Blogger: Mary Keeley
Location: Books & Such Midwest office, Illinois
After the Baby Boomers come the Baby Busters. What issues are “hot” for this generation?
Generation X (born 1965-1980, ages 31-46) aka Baby Busters
Gen Xers want to know: “Does it work?”
According to the Pew Research Center, one characteristic of GenXers is that they don’t trust authority. Perhaps this is because their parents (Boomers) were distant and not closely involved in their lives growing up, focusing instead on the corner office and the American dream. Gen Xers came home from school to an empty house. This is the “latch key” generation.
So what do many kids do when there is no parental supervision? This is the generation that decided to educate itself about life since their parents weren’t around. Author Brandon O’Brien says, “This may be the first postmodern generation in America: anti-institutional, skeptical about people in power, and a little moody. The sort of dark worship services with depressing acoustic music where everyone talks about their feelings—that’s Generation X.”
He continues in his book, The Strategically Small Church: “Postmodernity supposedly began with the end of World War II, when we realized that science doesn’t necessarily make things better. It just makes us more able to kill more people more quickly. Postmoderns tend to reject the optimism of the modern period. Moderns (Silent and transitioning in the Boomer generation) assumed everything would keep getting better until everything was perfected through science and reason.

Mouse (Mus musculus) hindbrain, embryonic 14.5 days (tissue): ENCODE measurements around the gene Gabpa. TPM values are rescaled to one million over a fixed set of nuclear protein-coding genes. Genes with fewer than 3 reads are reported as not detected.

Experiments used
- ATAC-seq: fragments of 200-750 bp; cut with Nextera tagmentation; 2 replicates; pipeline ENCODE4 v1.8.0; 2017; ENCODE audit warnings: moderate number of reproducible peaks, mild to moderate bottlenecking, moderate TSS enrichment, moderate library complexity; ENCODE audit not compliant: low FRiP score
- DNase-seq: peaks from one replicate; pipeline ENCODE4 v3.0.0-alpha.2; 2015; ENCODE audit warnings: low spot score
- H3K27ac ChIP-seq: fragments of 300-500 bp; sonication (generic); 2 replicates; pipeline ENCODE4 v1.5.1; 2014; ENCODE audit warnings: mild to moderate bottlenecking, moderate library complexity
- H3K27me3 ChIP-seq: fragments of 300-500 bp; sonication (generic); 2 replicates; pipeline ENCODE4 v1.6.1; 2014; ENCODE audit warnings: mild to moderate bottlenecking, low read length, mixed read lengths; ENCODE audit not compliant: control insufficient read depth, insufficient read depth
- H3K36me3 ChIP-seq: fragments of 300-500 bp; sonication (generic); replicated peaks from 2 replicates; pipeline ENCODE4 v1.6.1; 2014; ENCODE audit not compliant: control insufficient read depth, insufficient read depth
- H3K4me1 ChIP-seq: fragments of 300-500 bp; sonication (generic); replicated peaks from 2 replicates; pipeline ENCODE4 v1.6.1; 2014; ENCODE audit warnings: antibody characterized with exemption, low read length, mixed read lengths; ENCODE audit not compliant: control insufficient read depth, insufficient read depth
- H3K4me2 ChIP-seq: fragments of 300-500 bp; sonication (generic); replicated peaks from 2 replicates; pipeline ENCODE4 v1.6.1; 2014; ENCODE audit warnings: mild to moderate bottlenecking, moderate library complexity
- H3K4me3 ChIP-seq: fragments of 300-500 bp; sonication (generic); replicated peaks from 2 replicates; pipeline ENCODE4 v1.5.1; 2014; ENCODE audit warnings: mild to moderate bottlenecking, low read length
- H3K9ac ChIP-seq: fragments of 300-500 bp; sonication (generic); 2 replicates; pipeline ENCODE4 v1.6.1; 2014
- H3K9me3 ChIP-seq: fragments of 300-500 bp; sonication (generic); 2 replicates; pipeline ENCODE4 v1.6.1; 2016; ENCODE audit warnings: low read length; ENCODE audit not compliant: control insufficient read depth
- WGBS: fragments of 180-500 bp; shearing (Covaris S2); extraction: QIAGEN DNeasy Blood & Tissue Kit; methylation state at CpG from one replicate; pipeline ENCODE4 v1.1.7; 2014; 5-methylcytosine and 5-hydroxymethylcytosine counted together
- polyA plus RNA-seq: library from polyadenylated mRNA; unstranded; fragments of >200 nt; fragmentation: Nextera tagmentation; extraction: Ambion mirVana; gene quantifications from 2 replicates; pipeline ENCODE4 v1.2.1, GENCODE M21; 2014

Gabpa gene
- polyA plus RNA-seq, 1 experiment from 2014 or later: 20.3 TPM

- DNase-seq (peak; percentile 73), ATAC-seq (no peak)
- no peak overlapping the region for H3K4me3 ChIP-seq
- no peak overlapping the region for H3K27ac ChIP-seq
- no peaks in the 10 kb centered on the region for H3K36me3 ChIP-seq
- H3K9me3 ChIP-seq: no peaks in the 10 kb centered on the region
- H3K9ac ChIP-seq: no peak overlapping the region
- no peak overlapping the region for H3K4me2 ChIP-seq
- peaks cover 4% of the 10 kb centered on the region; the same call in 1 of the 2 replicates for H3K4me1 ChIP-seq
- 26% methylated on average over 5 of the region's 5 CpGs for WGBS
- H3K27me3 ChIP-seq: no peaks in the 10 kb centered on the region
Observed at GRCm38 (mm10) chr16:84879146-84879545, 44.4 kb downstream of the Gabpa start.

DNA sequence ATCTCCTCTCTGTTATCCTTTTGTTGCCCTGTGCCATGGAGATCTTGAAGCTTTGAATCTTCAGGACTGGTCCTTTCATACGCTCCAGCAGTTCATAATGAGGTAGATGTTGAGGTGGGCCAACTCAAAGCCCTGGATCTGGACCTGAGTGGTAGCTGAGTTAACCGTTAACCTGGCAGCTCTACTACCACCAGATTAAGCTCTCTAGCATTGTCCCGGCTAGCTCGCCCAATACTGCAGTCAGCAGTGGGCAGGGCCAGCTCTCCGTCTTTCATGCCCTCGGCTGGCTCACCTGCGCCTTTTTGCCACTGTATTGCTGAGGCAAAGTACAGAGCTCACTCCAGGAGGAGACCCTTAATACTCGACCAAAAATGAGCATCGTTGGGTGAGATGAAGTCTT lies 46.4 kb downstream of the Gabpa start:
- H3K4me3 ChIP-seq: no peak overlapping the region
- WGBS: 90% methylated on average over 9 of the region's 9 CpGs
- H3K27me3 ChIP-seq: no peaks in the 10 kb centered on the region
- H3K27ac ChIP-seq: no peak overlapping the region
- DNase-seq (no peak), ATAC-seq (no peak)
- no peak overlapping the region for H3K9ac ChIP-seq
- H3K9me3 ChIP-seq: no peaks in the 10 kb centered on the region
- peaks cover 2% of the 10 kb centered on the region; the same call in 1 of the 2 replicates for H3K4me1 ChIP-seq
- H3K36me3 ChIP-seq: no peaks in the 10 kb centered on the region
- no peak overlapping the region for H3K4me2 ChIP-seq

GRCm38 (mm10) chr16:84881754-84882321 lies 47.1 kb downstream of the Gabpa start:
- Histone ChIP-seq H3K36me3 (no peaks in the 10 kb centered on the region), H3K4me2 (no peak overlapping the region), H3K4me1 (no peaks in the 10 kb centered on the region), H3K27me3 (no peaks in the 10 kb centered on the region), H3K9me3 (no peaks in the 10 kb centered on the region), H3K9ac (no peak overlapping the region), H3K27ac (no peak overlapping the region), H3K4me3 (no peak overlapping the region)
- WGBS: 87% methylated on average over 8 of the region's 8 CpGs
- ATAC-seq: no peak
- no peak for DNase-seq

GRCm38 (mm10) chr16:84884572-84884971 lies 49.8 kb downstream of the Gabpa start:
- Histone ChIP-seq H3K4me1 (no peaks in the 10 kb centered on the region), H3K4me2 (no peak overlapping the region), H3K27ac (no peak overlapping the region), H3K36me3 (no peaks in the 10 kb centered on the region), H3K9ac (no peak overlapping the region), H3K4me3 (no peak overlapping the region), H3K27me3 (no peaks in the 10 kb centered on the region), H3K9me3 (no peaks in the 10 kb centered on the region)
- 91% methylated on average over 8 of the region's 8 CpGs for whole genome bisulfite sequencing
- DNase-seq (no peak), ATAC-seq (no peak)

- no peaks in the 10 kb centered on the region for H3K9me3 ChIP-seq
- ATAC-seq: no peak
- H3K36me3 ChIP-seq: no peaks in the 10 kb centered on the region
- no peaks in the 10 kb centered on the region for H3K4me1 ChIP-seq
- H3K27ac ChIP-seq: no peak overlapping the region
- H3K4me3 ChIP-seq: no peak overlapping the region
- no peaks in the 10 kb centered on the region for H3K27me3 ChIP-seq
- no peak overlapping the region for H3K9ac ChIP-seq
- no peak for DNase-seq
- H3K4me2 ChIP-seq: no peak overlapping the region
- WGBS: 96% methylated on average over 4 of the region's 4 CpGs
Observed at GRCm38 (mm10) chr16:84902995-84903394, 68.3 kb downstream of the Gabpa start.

“Postmoderns consider this naïve. They reject black and white explanations. Things are not always true or false, good or bad, right or wrong. For example, is it always wrong to lie? Well, not if you’re hiding Jews in your attic and the Nazis ask you where they are (that’s a popular example). So sometimes lying is okay. Is it wrong to steal? Not if you are poor and oppressed and are stealing from rich people so you can feed your family. So, postmoderns are slow to make universal statements. Where moderns put a high premium on proof, postmoderns value experience. That is, a postmodern wouldn’t say, ‘I know this is true because you convinced me (rational)’ but ‘I know this is true because it has been true in my life [experience].’”
Because they felt alienated as children, they’re doubtful about being parents themselves. This is understandable since so many of them didn’t have a consistent example of how to parent. They are pragmatic toward education. The ultimate reward for the GenXer: freedom not to have to do something.
Unlike their parents’ generation, GenXers tend to be apathetic about politics, focusing more on the individual (affect of the latch-key years?). “Social justice” efforts have their beginnings among this generation. But these efforts, without a Christian foundation, serve to make you feel good because of your works rather than as an outward expression of serving your risen Savior. Big difference. Let your mind ponder that for a while, and I’m sure you can think of a number of insights and potential hot topics to share with us.
The study of history in schools was replaced by “social studies,” a sort of combination of history and civics, leaving room in the school schedule for technology and other, more contemporary classes. But this leaves a void in their knowledge of the rich heritage of America.
Please share thoughts and insights that come to mind from this general overview. Is it becoming easier to visualize possible hot topics you can write about or incorporate into your novel?